Kirie, or the Japanese art of paper cutting, is an intricate study in traditional yet ultra-contemporary design in the disciplined hands of Hyakkimaru, whose exhibition, Hyakkimaru’s Kirie World
, opens today at the Colorado Springs Fine Arts Center in conjunction with the upcoming Mountain Festival, a fiftieth-anniversary celebration of the Springs’ Sister City relationship with Fujiyoshida, Japan. In the show, the artist pays homage to the American equivalent of Japan’s Samurai warriors, farmers who took up arms to protect their communities. “In my opinion,” he says in a statement, “the earlier Samurai warriors are much like the Native American warriors. I feel attracted to such local warriors that were courageous and worked very hard to protect their families, and I try to portray such figures in my arts.”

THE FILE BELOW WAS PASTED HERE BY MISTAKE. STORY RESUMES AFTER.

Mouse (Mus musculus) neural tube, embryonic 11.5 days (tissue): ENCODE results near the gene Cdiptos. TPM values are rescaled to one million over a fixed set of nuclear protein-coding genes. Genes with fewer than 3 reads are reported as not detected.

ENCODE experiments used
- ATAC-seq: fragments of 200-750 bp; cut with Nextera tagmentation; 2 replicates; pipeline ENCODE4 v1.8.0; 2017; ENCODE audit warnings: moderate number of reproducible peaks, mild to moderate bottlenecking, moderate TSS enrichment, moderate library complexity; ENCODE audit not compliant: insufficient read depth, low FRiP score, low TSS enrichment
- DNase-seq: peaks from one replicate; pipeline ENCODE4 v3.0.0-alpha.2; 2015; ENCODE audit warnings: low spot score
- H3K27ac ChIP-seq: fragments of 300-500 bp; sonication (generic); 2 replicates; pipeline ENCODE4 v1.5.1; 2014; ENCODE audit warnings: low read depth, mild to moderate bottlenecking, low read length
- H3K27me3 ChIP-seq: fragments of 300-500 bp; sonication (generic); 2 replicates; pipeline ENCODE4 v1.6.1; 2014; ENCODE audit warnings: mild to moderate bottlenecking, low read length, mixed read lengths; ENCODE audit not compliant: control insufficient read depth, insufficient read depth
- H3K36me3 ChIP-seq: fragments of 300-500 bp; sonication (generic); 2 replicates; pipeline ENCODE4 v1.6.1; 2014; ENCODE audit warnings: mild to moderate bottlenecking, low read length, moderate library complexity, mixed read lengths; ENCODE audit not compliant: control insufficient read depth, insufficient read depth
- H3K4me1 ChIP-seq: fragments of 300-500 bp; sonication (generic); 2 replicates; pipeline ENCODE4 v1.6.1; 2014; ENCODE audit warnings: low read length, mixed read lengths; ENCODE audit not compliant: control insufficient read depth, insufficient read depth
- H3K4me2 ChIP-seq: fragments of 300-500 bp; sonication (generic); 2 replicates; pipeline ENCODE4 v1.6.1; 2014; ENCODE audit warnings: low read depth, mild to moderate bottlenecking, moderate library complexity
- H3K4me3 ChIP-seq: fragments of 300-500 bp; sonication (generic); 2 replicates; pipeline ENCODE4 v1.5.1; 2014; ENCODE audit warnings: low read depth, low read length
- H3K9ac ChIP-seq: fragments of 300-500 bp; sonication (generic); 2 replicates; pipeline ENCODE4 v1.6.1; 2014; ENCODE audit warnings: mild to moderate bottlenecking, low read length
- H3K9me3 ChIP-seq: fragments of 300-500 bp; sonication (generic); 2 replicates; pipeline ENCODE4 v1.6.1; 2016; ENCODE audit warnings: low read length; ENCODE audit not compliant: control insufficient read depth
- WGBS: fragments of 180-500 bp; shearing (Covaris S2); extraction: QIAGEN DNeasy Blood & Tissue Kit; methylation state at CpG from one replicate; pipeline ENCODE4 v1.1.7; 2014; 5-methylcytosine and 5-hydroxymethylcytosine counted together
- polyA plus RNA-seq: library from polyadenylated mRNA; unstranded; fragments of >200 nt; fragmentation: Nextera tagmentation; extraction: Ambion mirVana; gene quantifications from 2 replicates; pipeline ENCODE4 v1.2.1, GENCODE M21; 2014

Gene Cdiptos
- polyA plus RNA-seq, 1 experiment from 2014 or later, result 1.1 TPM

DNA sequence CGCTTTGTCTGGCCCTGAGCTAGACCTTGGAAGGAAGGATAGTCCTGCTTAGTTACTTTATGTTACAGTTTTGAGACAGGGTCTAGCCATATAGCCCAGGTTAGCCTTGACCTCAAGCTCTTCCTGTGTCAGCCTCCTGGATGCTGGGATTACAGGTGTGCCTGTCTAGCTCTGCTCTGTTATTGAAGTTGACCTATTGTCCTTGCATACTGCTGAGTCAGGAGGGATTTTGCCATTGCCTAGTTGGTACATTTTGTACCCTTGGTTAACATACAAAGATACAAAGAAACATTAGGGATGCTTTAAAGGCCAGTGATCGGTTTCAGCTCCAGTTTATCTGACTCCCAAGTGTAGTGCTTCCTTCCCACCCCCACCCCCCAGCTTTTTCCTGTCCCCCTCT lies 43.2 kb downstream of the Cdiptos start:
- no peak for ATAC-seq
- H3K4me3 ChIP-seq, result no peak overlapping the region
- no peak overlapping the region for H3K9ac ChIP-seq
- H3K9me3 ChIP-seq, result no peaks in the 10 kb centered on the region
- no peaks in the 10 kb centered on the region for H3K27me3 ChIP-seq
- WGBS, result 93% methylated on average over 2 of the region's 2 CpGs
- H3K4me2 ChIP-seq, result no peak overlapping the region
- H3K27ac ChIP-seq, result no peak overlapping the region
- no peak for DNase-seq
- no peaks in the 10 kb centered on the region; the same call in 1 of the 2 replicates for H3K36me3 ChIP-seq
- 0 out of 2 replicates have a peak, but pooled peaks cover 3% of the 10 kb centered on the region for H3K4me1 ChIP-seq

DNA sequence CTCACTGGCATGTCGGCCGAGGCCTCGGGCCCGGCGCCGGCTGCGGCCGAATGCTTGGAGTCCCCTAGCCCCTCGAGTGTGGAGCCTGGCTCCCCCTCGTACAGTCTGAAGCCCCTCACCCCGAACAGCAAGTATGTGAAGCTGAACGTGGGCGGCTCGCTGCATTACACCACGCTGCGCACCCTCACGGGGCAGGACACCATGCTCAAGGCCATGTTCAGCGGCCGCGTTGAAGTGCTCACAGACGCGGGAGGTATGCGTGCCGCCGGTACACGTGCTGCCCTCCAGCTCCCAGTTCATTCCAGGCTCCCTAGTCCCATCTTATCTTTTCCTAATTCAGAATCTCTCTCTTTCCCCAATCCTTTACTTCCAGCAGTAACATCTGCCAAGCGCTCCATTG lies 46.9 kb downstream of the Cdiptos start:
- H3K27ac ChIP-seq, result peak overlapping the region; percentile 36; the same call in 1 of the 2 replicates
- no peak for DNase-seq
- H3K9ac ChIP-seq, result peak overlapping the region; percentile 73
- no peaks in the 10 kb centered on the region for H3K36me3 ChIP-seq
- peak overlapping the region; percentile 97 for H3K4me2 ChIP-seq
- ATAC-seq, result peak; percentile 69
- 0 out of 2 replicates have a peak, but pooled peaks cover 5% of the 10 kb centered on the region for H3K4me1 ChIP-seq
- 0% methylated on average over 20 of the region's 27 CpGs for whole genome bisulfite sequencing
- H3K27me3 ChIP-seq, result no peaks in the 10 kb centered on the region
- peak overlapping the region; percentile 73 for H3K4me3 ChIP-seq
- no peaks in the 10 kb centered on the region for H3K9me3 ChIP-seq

Hyakkimaru will demonstrate his kirie techniques today at 11 a.m. and 1 p.m. in the CSFAC’s Glass Corridor, as well as on August 4 at the Mountain Festival, which will also feature cultural villages, vendor booths, live performances and kids’ activities from noon to 8 p.m. in America the Beautiful Park, 126 Cimino Drive in Colorado Springs. Kirie World remains on view at the CSFAC, 30 West Dale Street in the Springs, through September 15; museum admission is $8.50 to $10, and also includes excellent current exhibits by perceptual artists James Turrell and Scott Johnson. Go to www.csfineartscenter.org for details.
Tuesdays-Sundays. Starts: July 28. Continues through Sept. 15, 2012